He said: ‘We are delighted that Parliament, he was told immediately, realized there was a problem and closed it.

‘It’s important that others see it now and we need to talk to people about not using TikTok.’

Just last month, the UK called for a ban on two Chinese CCTV cameras that can recognize faces, listen to conversations and judge a person’s mood.

A group of 67 MPs and Lords, including Lib Dem leader Sir Ed Davey, urged the government to ban the sale and use of Kikvision and Dahua cameras.

Concerns over the privacy of UK TikTok users have escalated following the outbreak of hostilities between Huawei and Hong Kong following the UK government’s decision to ban the Chinese telecom company from 5G networks over security fears.

Telecom companies were barred from buying Huawei 5G, while all of the firm’s existing 5G technology is slated to be phased out of the network by the end of 2027.

This further soured relations between the UK and China, raising already tense tensions as Beijing succeeded in forcing Hong Kong under sweeping security laws under its control.

And the most recent tension comes over Taiwan independence. China is staking its claim on Taiwan as the UK seeks to support the democratically-run island along with the US.

Beijing has repeatedly warned against US Democrat Nancy Pelosi visiting Taiwan but after she did, urged Britain not to follow in her footsteps.

China has warned Britain of ‘severe consequences’ if MPs ‘dance to America’s tune’, visiting Taiwan after Nancy Pelosi visit.

British MPs will face ‘serious consequences’ if they follow Nancy Pelosi’s lead and visit Taiwan, China’s UK ambassador has said.

Speaking at a press conference in London today, Zheng Zeguang urged politicians not to ‘underestimate the extreme sensitivity of the Taiwan issue’ and not to ‘dance to the tune of the United States’ by visiting.

Pelosi, the US House speaker, spoke after Zeng became the most senior US politician to visit Taiwan in 25 years when she arrived on the island yesterday.

The move infuriated Beijing, which in response launched a massive series of war games that would encircle and effectively blockade Taiwan for days.

Zheng’s comments also come amid rumors that Britain’s House of Commons foreign affairs committee is planning a visit later this year.

Ministers could visit the island – which considers itself independent, but sees Beijing as a rebel province – in November or December, The Guardian said.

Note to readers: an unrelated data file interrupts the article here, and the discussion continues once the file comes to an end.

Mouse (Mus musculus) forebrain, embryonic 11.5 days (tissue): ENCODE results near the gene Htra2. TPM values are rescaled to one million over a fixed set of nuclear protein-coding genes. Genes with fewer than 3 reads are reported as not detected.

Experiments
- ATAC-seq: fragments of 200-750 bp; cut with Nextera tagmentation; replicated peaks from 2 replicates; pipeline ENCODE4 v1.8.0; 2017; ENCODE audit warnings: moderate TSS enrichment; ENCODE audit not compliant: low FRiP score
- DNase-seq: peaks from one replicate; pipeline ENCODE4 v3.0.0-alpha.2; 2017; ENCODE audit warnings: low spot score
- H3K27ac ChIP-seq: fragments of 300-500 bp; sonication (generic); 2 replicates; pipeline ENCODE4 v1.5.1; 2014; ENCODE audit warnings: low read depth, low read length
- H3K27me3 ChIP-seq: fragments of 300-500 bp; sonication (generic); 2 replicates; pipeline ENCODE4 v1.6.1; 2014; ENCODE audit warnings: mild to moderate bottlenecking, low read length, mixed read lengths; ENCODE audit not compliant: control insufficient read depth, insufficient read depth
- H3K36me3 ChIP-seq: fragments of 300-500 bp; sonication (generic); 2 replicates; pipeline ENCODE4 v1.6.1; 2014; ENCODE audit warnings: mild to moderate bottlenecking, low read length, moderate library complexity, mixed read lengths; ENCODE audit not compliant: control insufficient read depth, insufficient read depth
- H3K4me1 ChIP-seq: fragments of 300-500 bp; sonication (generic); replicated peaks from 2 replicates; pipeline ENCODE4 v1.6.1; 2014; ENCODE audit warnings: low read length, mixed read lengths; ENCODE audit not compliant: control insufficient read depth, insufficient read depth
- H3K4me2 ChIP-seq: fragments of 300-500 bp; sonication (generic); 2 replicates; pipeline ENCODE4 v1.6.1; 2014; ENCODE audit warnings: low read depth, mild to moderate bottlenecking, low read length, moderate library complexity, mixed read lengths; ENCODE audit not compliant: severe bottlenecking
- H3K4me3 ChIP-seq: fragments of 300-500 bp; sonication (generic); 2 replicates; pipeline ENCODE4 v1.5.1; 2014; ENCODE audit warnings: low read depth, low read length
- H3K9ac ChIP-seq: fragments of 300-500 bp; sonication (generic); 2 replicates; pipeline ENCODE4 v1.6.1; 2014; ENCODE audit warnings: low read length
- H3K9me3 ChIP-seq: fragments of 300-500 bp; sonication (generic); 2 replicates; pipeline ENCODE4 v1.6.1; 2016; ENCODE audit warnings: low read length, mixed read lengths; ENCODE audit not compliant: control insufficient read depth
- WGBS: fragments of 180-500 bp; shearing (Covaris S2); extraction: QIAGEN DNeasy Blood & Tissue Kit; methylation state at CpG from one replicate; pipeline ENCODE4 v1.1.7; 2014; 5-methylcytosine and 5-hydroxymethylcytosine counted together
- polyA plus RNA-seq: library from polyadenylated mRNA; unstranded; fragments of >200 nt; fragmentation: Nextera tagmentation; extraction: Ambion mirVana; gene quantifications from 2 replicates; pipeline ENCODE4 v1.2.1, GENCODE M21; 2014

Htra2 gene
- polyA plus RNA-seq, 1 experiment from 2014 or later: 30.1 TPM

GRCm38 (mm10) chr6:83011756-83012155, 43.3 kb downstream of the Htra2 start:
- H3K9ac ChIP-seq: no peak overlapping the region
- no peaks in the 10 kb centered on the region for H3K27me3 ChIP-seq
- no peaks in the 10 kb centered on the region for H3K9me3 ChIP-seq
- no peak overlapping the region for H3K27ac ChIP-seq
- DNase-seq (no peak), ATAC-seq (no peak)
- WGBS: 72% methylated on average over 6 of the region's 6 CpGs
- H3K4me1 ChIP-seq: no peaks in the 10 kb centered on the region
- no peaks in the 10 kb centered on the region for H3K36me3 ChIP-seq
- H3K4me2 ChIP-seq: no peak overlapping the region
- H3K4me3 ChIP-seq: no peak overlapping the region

The committee has not confirmed whether this meeting will take place or not.

Relations between the UK and China have hit a low point after the pair clashed over Hong Kong – another region where Beijing is mounting pressure.

Britain controlled Hong Kong from 1839 until 1997, when the territory was peacefully returned to China under the ‘One Country, Two Systems’ treaty.

This meant that Hong Kong would officially be part of China, but would govern itself under a separate legal system.

But in 2020, after years of quashing pro-democracy protests, Beijing succeeded in forcing Hong Kong under a sweeping security law that brought it under its control.

Britain protested, and offered visas to those who wanted to leave the country to come to the UK – angering Beijing.

Liz Truss and Rishi Sunak, who are seeking to replace Boris Johnson as the next prime minister, have both taken a tough stance on China.

Sunak recently called the country ‘this century’s greatest threat to the security and prosperity of Britain and the world’ and vowed to ban the Confucius Institute – an academic body accused of state propaganda – from universities.

Truss, meanwhile, has a record as foreign secretary for speaking out against China’s human rights abuses and has aligned himself with Tories with a history of rebuking Beijing, such as Iain Duncan Smith.

Zheng addressed those comments today, calling on both candidates to be “realistic” about the fundamentals of bilateral relations.